Will there be a bonding bill this session?
The debate over whether to help fund a fresh set of construction projects with state bond proceeds has mainly come down to two positions: Either wait and follow tradition by passing a bonding bill in an even-numbered year or take advantage of historically low interest rates and pass funding for a bunch of new projects.
The Senate seemed to favor waiting, as its capital investment committee didn’t meet for most of the session, and, on Friday, approved a bill featuring multiple corrections and alterations to projects in the $1.87 billion bonding law from 2020. Meanwhile, the House Capital Investment Committee spent much of the 2021 session putting together a $1 billion bonding bill.
That bill, HF337, sponsored by Rep. Fue Lee (DFL-Mpls), was approved, as amended, Friday by the House Ways and Means Committee on an 18-10 party-line vote, and may be heard on the House Floor before Monday’s mandatory adjournment.
But there also seems to be a Plan B and Plan C afoot.
For the committee also approved, along party lines, HF728, another Lee-sponsored bill that would appropriate $300 million specifically to redeveloping areas of Minneapolis, St. Paul and other communities damaged in last summer’s civil unrest.
And, if passing a standalone bill featuring only corrections to previously funded projects proves the best option for getting something passed by midnight Monday, HF506 (also sponsored by Lee) was also approved by the committee, 24-2. It’s basically a placeholder in case the House decides to take the correction language from HF337 and passes it on its own.
Friday morning, the Senate Capital Investment Committee passed a duplicate of that bill – SF637, sponsored by Sen. Tom Bakk (I-Cook) – for that very purpose. It also passed the Bakk-sponsored SF287, which lifts all of the technical corrections language from HF337.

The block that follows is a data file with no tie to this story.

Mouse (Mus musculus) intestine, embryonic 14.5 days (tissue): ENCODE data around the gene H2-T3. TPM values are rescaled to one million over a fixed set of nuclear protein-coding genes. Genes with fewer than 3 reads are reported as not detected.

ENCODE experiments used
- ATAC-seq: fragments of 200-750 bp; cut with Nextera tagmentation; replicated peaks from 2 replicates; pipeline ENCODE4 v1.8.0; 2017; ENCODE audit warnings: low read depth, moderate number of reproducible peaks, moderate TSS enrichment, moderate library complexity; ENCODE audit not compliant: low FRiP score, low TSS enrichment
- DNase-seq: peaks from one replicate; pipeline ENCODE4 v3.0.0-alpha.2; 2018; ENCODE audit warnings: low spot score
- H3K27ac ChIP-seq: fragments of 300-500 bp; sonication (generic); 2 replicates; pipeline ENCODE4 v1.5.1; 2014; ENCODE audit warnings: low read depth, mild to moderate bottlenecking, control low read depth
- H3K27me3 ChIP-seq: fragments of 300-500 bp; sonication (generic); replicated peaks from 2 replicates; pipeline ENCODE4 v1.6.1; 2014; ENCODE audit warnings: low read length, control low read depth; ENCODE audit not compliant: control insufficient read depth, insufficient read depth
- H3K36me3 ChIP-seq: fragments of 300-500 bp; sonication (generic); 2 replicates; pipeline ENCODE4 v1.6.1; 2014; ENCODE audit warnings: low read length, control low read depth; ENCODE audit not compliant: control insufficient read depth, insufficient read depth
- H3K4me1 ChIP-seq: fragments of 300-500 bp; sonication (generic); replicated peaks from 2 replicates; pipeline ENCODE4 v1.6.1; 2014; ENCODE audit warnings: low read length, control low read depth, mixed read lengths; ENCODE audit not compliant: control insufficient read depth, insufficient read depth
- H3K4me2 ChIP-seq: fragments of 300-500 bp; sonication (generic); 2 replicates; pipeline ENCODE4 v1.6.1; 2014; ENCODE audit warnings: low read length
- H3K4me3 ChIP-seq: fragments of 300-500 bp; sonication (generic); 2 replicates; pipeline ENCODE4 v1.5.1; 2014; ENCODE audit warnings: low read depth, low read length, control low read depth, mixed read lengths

Bakk emphasized a bill making corrections to projects already underway may be the only option that makes sense right now. Almost $5 billion is on its way to the state as part of the federal American Rescue Plan Act.
While only $178.9 million of that is earmarked for capital projects, there’s an emphasis upon infrastructure in the act. And with $2.83 billion for the state, $1.11 billion for counties, $644.2 million for metro cities, and $376.9 million for other local units of government coming, Bakk asked a pertinent question.
“Why borrow when you can use cash?”
He suggested the House and Senate capital investment committees, instead of approving plans to borrow for capital projects, could instead allocate federal funds for the same purpose before a June special session. Or counties, cities and towns could withdraw their bonding proposals and concentrate on using that federal money for the same infrastructure projects, if they’re eligible.
In its guidance, the U.S. Treasury Department said there should be an emphasis upon water, sewer and broadband projects, but – at a Tuesday Tax Conference Committee meeting – Minnesota Management and Budget Commissioner Jim Schowalter said his agency believes highway projects to also be eligible uses of the federal funds.
And about those corrections to projects from the 2020 bonding bill: Bakk pointed out that prices of lumber and steel have more than tripled in the past year, suggesting that counties and municipalities returning to the Legislature to ask for funding increases on their previously approved projects could become more common.